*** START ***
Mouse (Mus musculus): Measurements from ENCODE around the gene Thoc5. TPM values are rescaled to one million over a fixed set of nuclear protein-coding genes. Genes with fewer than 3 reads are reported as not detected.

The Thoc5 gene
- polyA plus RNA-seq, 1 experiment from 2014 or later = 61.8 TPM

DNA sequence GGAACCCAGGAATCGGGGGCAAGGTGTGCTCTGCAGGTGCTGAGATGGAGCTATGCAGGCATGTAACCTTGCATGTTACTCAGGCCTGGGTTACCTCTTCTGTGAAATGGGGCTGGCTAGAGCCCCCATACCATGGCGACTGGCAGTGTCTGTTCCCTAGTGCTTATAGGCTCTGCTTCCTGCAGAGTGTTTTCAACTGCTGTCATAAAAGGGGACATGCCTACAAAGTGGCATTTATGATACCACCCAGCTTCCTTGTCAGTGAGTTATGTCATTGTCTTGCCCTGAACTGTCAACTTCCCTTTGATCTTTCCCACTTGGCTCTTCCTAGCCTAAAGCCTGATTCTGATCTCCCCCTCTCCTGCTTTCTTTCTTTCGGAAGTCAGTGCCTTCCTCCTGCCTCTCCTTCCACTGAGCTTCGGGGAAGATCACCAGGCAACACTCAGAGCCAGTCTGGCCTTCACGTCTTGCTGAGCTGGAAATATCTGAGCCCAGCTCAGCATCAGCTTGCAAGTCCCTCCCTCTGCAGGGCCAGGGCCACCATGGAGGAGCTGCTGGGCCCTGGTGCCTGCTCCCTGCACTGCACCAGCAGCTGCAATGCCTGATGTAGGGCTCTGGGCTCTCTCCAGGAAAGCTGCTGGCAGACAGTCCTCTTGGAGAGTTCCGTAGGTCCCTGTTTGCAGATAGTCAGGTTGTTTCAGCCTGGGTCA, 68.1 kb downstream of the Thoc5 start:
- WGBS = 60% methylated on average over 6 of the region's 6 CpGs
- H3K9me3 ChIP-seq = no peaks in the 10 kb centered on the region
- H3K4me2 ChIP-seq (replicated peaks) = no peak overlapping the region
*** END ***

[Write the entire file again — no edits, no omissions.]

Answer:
Mouse (Mus musculus): Measurements from ENCODE around the gene Thoc5. TPM values are rescaled to one million over a fixed set of nuclear protein-coding genes. Genes with fewer than 3 reads are reported as not detected.

The Thoc5 gene
- polyA plus RNA-seq, 1 experiment from 2014 or later = 61.8 TPM

DNA sequence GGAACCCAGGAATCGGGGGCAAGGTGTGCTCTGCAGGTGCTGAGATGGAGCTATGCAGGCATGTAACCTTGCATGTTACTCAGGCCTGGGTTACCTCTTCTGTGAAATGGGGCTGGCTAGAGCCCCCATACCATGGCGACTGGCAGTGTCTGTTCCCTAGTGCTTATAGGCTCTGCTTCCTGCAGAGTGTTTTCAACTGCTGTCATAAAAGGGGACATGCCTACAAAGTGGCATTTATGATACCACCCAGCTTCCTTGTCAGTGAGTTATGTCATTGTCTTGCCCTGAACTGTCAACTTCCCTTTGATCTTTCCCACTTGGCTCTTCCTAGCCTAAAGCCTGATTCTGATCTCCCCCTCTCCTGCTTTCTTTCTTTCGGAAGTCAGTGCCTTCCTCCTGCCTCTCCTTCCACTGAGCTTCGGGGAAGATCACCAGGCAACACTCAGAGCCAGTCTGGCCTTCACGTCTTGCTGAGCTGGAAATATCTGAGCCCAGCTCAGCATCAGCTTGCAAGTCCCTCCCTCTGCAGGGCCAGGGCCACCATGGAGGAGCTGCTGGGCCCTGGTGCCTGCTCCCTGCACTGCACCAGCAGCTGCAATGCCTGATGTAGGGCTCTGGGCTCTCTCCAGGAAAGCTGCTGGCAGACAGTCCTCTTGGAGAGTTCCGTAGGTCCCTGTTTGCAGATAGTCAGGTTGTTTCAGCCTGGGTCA, 68.1 kb downstream of the Thoc5 start:
- WGBS = 60% methylated on average over 6 of the region's 6 CpGs
- H3K9me3 ChIP-seq = no peaks in the 10 kb centered on the region
- H3K4me2 ChIP-seq (replicated peaks) = no peak overlapping the region